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Murderer gets new hearing because judge took bribes

Supreme Court ruling June 9, 1997
Web posted at: 1:06 p.m. EDT (1706 GMT)

WASHINGTON (CNN) -- A convicted murderer is entitled to a new hearing because the judge in his case was convicted of taking bribes in other cases, the U.S. Supreme Court ruled Monday.

In a unanimous decision, the court ruled in favor of William Bracy, who was convicted of murder and sentenced to death for his role in an execution-type triple murder in Cook County, Illinois, in 1981.

Twelve years later, the state judge in his case, Thomas Maloney, was convicted on racketeering and other charges based on evidence he accepted bribes in at least three other murder cases.

Bracy, the condemned man, asked for a federal hearing to overturn his conviction, claiming he had not had a fair trial because the judge was corrupt. Bracy claimed that Maloney had an interest in making sure he was convicted, to deflect suspicion that he was taking bribes in other cases.

A federal trial judge rejected Bracy's appeal of his conviction, as did the 7th U.S. Circuit Court of Appeals.

But the Supreme Court, without saying whether the judge had been biased at the time of Bracy's trial, said Bracy had presented enough preliminary evidence to justify a full hearing, and sent the case back to a lower court.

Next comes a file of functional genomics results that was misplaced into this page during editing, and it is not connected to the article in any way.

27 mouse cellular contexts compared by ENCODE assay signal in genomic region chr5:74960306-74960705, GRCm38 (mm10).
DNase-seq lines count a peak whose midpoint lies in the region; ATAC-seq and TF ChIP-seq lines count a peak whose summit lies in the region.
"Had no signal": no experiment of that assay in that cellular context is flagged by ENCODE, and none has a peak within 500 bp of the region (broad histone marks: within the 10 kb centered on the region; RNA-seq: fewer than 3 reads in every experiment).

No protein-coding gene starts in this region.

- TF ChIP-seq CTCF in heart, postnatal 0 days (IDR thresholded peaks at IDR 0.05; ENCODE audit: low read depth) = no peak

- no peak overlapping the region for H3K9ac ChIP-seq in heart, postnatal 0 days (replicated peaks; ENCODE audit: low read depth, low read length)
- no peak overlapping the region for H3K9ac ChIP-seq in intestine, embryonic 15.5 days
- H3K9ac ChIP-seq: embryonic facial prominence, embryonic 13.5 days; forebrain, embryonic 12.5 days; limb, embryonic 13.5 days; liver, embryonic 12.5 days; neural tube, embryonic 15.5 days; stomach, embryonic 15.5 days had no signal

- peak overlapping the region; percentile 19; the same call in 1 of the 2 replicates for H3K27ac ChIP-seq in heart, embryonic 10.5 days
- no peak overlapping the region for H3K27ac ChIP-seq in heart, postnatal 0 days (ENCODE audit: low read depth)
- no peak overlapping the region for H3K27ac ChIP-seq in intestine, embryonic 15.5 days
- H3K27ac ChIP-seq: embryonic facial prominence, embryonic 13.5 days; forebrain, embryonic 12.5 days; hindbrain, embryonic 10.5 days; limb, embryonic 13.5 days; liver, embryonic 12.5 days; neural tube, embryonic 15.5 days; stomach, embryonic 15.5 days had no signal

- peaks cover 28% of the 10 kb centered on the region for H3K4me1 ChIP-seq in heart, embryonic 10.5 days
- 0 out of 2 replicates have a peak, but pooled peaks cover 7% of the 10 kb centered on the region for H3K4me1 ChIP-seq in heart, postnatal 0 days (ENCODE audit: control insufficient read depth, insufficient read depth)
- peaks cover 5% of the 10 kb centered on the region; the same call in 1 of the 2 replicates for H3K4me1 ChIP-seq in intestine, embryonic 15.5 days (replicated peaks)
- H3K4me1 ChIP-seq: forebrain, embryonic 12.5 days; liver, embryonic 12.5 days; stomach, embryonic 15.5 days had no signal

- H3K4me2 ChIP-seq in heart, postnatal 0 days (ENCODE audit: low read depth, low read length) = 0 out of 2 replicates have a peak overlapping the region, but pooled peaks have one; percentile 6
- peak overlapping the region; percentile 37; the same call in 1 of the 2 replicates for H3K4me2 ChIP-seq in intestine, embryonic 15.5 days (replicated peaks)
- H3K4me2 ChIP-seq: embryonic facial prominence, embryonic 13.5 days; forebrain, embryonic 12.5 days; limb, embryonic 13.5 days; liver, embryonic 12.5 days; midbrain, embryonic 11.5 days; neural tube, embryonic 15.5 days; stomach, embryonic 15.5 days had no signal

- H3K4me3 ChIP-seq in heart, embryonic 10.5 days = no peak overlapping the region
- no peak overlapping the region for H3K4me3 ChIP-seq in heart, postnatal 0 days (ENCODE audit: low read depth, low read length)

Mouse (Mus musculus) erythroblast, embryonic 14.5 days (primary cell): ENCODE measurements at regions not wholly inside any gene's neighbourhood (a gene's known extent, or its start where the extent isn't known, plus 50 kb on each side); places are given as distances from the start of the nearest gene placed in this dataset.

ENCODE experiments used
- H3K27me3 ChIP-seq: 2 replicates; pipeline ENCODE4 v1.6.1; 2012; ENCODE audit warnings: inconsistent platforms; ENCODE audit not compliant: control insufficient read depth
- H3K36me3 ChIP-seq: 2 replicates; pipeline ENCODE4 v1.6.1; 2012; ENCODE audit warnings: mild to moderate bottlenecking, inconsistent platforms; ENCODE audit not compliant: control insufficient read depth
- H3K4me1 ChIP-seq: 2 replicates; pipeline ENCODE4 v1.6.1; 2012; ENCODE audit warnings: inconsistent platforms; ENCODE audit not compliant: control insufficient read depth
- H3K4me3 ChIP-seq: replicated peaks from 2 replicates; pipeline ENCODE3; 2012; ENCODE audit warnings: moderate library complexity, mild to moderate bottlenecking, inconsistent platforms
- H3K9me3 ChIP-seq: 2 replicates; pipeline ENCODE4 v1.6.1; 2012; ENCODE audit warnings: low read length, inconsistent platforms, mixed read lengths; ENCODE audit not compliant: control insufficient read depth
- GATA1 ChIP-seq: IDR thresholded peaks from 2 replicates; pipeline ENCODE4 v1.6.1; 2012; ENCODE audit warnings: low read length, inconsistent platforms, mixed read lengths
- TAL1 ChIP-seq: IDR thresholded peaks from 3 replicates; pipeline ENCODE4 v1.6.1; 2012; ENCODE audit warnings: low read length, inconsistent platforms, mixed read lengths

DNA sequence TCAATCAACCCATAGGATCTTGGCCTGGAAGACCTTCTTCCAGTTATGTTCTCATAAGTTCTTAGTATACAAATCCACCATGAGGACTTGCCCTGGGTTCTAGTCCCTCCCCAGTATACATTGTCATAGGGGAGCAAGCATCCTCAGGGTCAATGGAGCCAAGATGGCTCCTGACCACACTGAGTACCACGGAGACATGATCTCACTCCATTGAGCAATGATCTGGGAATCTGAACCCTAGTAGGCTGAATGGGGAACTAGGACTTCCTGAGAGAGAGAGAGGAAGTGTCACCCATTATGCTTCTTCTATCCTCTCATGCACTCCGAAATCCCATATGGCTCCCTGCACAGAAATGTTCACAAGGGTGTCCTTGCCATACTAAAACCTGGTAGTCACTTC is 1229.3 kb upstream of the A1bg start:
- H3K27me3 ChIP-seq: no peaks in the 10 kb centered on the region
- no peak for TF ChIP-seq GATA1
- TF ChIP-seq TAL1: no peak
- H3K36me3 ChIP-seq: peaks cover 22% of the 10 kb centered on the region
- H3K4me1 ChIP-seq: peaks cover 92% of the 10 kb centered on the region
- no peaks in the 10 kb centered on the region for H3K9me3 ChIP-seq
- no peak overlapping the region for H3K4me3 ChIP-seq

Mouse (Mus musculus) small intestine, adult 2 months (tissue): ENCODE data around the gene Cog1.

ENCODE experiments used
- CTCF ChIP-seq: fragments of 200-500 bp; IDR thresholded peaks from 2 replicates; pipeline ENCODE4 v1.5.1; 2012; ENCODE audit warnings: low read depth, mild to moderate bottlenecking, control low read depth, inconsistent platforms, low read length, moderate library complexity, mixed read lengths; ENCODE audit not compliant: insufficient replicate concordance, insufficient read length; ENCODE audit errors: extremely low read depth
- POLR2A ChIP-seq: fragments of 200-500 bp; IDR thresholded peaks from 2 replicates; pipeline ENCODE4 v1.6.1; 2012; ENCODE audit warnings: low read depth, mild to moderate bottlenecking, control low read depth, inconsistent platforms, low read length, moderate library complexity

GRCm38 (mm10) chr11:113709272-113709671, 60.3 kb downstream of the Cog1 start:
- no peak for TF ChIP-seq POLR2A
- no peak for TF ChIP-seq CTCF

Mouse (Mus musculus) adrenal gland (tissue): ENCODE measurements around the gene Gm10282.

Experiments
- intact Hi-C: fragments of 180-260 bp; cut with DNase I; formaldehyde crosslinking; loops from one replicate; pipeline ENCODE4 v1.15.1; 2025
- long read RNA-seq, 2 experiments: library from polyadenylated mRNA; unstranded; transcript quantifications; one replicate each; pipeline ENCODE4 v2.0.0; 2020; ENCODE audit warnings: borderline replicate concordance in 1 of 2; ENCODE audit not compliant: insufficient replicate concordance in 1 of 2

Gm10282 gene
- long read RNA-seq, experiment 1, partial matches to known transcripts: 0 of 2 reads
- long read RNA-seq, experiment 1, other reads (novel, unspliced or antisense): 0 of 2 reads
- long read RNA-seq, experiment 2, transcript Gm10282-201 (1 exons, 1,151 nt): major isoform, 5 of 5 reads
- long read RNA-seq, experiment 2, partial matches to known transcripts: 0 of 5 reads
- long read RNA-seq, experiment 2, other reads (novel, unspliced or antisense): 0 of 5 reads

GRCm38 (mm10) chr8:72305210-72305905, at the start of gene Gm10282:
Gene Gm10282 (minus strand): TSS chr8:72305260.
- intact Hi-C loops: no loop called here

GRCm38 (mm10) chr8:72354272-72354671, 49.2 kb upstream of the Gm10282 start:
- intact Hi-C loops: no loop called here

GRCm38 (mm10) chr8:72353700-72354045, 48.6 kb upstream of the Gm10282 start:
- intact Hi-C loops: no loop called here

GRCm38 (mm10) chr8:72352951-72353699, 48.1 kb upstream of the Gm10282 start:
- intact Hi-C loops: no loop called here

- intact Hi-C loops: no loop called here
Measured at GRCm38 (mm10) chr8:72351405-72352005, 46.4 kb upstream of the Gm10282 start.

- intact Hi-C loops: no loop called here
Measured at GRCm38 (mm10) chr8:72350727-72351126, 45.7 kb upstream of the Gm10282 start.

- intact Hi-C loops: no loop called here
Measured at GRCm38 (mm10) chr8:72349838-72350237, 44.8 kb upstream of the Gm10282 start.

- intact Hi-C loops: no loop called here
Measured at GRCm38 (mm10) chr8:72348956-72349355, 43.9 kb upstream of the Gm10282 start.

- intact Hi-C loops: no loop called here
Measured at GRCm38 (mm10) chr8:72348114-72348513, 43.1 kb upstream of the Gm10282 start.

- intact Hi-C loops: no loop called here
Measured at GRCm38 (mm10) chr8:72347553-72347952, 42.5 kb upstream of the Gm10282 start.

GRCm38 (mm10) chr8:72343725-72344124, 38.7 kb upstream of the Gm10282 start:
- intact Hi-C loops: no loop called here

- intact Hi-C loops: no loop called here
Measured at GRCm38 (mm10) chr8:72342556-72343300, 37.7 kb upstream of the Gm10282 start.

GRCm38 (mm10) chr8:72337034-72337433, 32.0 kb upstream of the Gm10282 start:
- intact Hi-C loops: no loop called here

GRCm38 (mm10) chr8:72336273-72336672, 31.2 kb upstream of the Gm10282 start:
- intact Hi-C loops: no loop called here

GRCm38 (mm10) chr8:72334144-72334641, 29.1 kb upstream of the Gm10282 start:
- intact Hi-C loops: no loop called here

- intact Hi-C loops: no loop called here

In other action Monday, the court:

  • rejected, without comment, a challenge to a federal law protecting access to abortion clinics;

  • without comment, agreed with lower court rulings barring Jersey City, New Jersey, from displaying a nativity scene and a menorah on the grounds of City Hall;

  • ruled unanimously that state agencies are not required to grant employees a hearing before issuing a suspension without pay;

  • ruled unanimously that government officials who are denied immunity when they are sued in state courts can be barred from filing an immediate appeal;

  • agreed to hear another case that would clarify when city lawmakers may be granted immunity from lawsuits filed over their government actions;

  • agreed to decided if same-sex sexual harassment in employment is illegal;

  • without comment, rejected arguments by an Illinois newspaper that two larger newspapers' exclusive contracts with news and feature services unfairly stifled smaller papers;

  • rejected without comment the appeal of a convicted murderer who slept through nearly three-quarters of his trial;

  • agreed to decide if some South Dakota land must be considered a reservation of the Yankton Sioux tribe;

  • agreed to decide whether a law making it illegal to lie to a federal agency applies to people who just say "no" when asked a potentially incriminating question.

Correspondent Anthony Collings and Reuters contributed to this report.

 
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